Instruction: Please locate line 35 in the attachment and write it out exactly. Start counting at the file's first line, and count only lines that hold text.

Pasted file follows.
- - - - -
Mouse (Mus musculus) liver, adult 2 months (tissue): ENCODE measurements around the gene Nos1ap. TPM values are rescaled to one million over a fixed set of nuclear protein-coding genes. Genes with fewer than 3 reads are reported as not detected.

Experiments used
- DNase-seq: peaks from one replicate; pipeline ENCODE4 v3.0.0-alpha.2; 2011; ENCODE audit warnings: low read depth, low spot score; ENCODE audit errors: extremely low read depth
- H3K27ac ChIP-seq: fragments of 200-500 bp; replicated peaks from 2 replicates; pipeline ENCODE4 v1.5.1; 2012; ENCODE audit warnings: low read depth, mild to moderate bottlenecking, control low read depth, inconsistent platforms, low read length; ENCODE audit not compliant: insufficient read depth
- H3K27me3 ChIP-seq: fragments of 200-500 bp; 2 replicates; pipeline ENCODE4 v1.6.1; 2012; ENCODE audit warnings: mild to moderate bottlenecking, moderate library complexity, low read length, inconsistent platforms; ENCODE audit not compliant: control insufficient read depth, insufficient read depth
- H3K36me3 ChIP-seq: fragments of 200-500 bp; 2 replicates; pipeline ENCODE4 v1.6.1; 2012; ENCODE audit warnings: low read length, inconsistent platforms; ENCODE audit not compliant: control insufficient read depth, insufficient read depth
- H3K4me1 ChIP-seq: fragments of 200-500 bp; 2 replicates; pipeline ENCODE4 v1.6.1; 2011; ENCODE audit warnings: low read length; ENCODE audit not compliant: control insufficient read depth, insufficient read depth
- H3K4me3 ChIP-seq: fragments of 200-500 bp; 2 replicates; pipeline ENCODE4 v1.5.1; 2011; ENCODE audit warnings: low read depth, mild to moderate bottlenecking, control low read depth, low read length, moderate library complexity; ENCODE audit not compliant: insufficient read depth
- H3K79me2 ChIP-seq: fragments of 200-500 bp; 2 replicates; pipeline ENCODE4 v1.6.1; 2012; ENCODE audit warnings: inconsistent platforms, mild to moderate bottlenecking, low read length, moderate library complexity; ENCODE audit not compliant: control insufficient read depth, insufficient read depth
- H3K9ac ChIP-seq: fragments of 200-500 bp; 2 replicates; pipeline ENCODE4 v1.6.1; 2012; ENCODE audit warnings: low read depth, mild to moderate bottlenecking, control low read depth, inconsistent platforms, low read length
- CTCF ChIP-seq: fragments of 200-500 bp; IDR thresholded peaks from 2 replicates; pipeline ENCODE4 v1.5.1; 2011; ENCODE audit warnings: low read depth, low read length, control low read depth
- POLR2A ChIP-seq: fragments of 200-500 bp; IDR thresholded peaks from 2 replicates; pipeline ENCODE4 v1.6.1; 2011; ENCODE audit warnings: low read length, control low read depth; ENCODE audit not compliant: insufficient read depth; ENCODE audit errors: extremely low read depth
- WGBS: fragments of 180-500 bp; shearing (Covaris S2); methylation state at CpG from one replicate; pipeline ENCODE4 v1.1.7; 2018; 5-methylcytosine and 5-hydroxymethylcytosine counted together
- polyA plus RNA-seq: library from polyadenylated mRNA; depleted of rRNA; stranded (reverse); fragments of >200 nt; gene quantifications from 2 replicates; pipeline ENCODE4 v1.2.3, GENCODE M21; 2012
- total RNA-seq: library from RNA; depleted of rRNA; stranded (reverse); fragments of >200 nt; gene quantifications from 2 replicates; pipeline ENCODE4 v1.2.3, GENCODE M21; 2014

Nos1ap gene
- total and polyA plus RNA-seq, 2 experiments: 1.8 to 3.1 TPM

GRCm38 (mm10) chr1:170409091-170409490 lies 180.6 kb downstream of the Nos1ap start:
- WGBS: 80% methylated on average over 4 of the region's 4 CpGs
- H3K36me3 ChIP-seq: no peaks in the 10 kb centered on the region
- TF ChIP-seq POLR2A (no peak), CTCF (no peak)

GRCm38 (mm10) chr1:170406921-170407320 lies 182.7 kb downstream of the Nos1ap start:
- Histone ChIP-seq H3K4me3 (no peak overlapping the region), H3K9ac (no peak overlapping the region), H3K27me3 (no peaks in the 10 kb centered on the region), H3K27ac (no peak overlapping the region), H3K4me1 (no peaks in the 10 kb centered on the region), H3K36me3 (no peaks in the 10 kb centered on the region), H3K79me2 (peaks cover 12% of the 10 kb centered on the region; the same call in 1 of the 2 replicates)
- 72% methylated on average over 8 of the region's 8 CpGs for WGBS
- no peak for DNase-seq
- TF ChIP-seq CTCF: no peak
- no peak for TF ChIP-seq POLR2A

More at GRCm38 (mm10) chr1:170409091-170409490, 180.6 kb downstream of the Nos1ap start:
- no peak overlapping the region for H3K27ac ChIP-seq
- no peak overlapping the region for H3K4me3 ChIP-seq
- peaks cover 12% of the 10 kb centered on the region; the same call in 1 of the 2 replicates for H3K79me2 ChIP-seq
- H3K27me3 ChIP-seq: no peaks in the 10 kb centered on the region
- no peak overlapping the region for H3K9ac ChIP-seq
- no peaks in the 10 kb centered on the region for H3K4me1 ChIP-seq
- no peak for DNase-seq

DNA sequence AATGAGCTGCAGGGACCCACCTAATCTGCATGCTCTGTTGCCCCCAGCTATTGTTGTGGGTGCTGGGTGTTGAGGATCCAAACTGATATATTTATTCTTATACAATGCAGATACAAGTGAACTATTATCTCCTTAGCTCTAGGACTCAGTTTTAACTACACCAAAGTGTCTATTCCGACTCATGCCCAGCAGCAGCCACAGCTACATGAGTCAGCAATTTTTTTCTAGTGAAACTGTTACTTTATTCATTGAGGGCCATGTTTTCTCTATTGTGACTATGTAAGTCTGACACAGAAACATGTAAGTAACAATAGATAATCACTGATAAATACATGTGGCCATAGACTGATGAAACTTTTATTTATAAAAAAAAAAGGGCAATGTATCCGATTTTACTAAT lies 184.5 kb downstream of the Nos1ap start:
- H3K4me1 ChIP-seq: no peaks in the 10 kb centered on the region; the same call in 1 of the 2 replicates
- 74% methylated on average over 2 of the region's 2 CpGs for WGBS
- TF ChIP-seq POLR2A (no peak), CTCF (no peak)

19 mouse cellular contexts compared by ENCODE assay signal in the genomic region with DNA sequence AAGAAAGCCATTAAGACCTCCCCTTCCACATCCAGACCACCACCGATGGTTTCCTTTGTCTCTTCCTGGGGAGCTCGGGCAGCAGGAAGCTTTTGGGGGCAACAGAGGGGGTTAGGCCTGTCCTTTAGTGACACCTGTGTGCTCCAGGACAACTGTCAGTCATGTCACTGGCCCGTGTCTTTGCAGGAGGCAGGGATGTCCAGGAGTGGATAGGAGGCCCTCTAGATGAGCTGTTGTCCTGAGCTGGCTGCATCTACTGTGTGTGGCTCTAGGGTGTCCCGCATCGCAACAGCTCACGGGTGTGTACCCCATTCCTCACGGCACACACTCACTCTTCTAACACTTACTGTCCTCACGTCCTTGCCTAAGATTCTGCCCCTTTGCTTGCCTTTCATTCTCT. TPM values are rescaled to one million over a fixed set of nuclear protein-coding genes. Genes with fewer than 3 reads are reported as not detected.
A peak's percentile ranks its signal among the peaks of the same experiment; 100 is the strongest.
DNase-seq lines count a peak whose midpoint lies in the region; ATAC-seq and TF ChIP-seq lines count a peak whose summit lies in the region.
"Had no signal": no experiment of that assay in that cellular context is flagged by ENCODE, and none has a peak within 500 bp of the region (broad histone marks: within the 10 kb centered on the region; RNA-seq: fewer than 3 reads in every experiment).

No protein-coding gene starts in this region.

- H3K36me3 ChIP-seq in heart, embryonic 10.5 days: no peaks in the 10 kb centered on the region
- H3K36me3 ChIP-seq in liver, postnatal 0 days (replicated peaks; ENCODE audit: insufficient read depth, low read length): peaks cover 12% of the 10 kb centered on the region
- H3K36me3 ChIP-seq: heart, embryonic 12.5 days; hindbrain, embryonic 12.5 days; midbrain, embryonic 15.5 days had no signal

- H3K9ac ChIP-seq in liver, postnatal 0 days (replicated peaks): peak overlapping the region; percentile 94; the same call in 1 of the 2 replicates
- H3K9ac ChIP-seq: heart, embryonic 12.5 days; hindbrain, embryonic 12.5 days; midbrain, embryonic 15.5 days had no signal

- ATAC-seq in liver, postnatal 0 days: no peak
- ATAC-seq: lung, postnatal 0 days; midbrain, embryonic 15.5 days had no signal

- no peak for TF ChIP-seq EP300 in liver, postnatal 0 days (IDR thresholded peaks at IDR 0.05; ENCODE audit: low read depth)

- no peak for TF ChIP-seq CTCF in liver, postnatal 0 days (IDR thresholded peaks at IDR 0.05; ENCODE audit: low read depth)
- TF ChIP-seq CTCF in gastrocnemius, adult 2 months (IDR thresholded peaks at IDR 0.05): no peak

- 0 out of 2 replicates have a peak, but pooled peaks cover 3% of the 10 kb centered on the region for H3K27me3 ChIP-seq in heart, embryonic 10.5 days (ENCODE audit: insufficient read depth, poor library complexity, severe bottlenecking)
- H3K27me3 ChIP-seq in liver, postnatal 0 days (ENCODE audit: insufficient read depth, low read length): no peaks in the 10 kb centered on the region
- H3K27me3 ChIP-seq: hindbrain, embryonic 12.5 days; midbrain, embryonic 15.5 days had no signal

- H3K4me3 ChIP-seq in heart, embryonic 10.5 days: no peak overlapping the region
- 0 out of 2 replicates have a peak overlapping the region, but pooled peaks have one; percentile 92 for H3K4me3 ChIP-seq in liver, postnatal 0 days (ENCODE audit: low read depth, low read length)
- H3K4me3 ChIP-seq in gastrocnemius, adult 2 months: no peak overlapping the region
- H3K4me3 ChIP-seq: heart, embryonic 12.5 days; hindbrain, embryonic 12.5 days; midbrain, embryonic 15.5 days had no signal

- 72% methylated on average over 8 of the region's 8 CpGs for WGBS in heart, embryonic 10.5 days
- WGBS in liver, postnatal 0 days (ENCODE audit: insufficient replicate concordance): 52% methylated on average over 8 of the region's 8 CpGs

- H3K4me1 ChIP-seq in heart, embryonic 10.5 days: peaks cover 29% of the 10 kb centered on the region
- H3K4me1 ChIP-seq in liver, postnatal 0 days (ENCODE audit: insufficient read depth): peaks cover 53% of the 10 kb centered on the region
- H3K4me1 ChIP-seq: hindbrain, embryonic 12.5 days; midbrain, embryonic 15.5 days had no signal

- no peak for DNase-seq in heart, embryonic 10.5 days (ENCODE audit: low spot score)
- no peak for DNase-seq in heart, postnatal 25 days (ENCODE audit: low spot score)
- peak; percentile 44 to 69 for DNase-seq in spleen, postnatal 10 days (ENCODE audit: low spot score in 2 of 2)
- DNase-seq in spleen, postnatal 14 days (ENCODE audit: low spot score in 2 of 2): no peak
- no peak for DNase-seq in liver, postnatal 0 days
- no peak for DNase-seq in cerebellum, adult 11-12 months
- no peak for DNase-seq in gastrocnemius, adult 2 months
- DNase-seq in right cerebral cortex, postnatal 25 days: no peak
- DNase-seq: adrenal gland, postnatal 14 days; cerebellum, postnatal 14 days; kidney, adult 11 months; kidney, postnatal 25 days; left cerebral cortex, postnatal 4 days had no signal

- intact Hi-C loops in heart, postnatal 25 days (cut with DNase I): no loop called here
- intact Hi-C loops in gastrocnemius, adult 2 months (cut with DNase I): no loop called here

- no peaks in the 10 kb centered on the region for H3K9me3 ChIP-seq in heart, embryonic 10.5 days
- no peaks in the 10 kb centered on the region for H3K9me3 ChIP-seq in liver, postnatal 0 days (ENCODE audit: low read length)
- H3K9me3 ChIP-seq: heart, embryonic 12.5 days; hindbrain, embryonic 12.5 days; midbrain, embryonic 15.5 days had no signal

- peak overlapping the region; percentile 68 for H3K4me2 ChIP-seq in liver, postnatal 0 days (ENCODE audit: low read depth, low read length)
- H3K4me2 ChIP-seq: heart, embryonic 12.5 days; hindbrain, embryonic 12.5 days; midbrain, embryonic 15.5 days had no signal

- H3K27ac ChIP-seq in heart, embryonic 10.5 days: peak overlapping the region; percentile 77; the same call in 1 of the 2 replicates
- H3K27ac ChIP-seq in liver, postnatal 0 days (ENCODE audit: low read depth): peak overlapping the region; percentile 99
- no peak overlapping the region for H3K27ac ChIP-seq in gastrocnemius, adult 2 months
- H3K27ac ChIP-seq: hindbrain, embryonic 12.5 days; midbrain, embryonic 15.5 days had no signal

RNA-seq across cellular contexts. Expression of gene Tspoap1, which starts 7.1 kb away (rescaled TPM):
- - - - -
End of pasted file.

- no peak for DNase-seq